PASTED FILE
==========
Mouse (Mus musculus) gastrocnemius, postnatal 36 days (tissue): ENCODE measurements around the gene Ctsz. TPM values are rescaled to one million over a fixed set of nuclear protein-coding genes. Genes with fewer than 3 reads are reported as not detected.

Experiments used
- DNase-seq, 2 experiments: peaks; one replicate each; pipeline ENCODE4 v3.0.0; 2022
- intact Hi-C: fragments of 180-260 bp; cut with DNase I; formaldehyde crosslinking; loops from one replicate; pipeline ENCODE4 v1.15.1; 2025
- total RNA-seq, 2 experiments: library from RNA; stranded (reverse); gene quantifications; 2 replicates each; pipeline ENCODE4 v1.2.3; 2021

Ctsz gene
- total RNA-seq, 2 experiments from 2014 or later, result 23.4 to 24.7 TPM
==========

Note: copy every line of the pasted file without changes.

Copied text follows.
Mouse (Mus musculus) gastrocnemius, postnatal 36 days (tissue): ENCODE measurements around the gene Ctsz. TPM values are rescaled to one million over a fixed set of nuclear protein-coding genes. Genes with fewer than 3 reads are reported as not detected.

Experiments used
- DNase-seq, 2 experiments: peaks; one replicate each; pipeline ENCODE4 v3.0.0; 2022
- intact Hi-C: fragments of 180-260 bp; cut with DNase I; formaldehyde crosslinking; loops from one replicate; pipeline ENCODE4 v1.15.1; 2025
- total RNA-seq, 2 experiments: library from RNA; stranded (reverse); gene quantifications; 2 replicates each; pipeline ENCODE4 v1.2.3; 2021

Ctsz gene
- total RNA-seq, 2 experiments from 2014 or later, result 23.4 to 24.7 TPM